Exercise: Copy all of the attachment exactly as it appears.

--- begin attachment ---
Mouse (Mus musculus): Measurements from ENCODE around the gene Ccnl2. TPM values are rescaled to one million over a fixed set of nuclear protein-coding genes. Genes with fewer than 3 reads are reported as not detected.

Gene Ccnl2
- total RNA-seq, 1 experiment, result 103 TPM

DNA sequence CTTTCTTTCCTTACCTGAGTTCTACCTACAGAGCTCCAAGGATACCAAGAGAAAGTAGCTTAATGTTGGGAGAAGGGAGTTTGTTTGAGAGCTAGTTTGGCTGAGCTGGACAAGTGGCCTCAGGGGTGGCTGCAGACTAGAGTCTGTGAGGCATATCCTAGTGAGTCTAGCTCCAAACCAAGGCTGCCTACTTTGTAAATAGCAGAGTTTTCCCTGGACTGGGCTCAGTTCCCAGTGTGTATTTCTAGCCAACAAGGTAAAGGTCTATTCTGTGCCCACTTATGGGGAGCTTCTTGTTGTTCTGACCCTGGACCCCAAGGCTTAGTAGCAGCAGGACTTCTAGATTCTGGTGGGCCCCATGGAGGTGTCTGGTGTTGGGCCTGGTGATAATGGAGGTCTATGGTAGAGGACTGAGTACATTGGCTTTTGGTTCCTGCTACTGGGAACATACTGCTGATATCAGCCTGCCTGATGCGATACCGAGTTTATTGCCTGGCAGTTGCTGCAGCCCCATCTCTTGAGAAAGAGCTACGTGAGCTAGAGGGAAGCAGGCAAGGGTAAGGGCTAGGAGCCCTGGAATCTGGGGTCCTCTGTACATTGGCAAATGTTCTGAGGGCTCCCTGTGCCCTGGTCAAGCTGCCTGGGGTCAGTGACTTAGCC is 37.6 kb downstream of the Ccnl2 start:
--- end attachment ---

Mouse (Mus musculus): Measurements from ENCODE around the gene Ccnl2. TPM values are rescaled to one million over a fixed set of nuclear protein-coding genes. Genes with fewer than 3 reads are reported as not detected.

Gene Ccnl2
- total RNA-seq, 1 experiment, result 103 TPM

DNA sequence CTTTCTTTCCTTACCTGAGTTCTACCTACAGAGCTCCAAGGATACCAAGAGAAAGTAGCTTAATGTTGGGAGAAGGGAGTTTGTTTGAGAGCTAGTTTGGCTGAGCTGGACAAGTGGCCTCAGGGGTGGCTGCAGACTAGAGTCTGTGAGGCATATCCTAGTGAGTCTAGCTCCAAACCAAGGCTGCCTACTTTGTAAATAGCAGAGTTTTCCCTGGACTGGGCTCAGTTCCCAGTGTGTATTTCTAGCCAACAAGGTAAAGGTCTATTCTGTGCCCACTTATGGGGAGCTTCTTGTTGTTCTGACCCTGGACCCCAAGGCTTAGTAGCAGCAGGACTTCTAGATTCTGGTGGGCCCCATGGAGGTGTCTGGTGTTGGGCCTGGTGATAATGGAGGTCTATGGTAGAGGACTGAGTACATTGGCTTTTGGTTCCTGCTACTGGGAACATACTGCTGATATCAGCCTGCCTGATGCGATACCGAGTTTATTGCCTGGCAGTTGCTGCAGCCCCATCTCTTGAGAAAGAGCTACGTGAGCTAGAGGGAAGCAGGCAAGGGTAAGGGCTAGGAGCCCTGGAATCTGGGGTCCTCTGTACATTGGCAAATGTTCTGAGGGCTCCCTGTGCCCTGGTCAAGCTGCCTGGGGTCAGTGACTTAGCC is 37.6 kb downstream of the Ccnl2 start: